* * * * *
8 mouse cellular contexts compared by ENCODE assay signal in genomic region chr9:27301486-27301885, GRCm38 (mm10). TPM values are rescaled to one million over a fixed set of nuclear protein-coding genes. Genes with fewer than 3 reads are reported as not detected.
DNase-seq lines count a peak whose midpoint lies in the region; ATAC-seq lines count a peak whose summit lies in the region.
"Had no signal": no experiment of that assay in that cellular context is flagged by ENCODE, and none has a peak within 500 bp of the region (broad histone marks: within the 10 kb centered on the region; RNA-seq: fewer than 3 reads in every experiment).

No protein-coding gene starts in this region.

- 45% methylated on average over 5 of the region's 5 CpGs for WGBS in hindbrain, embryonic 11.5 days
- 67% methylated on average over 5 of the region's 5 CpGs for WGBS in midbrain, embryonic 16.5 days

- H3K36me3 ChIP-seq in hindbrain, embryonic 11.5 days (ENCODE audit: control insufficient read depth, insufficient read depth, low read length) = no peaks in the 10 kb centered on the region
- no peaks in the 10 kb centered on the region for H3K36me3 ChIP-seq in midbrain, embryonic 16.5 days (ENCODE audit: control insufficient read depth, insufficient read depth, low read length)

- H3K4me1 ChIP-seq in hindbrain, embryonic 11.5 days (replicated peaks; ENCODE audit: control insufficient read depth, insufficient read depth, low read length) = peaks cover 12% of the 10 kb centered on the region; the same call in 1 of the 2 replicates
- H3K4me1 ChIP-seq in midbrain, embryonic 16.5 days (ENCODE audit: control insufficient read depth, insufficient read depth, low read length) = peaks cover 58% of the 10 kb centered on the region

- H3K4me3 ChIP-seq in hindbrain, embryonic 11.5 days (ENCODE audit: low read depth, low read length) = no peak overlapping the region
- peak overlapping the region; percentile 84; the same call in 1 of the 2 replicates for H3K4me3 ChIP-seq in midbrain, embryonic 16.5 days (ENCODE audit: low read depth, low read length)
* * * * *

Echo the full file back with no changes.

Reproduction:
8 mouse cellular contexts compared by ENCODE assay signal in genomic region chr9:27301486-27301885, GRCm38 (mm10). TPM values are rescaled to one million over a fixed set of nuclear protein-coding genes. Genes with fewer than 3 reads are reported as not detected.
DNase-seq lines count a peak whose midpoint lies in the region; ATAC-seq lines count a peak whose summit lies in the region.
"Had no signal": no experiment of that assay in that cellular context is flagged by ENCODE, and none has a peak within 500 bp of the region (broad histone marks: within the 10 kb centered on the region; RNA-seq: fewer than 3 reads in every experiment).

No protein-coding gene starts in this region.

- 45% methylated on average over 5 of the region's 5 CpGs for WGBS in hindbrain, embryonic 11.5 days
- 67% methylated on average over 5 of the region's 5 CpGs for WGBS in midbrain, embryonic 16.5 days

- H3K36me3 ChIP-seq in hindbrain, embryonic 11.5 days (ENCODE audit: control insufficient read depth, insufficient read depth, low read length) = no peaks in the 10 kb centered on the region
- no peaks in the 10 kb centered on the region for H3K36me3 ChIP-seq in midbrain, embryonic 16.5 days (ENCODE audit: control insufficient read depth, insufficient read depth, low read length)

- H3K4me1 ChIP-seq in hindbrain, embryonic 11.5 days (replicated peaks; ENCODE audit: control insufficient read depth, insufficient read depth, low read length) = peaks cover 12% of the 10 kb centered on the region; the same call in 1 of the 2 replicates
- H3K4me1 ChIP-seq in midbrain, embryonic 16.5 days (ENCODE audit: control insufficient read depth, insufficient read depth, low read length) = peaks cover 58% of the 10 kb centered on the region

- H3K4me3 ChIP-seq in hindbrain, embryonic 11.5 days (ENCODE audit: low read depth, low read length) = no peak overlapping the region
- peak overlapping the region; percentile 84; the same call in 1 of the 2 replicates for H3K4me3 ChIP-seq in midbrain, embryonic 16.5 days (ENCODE audit: low read depth, low read length)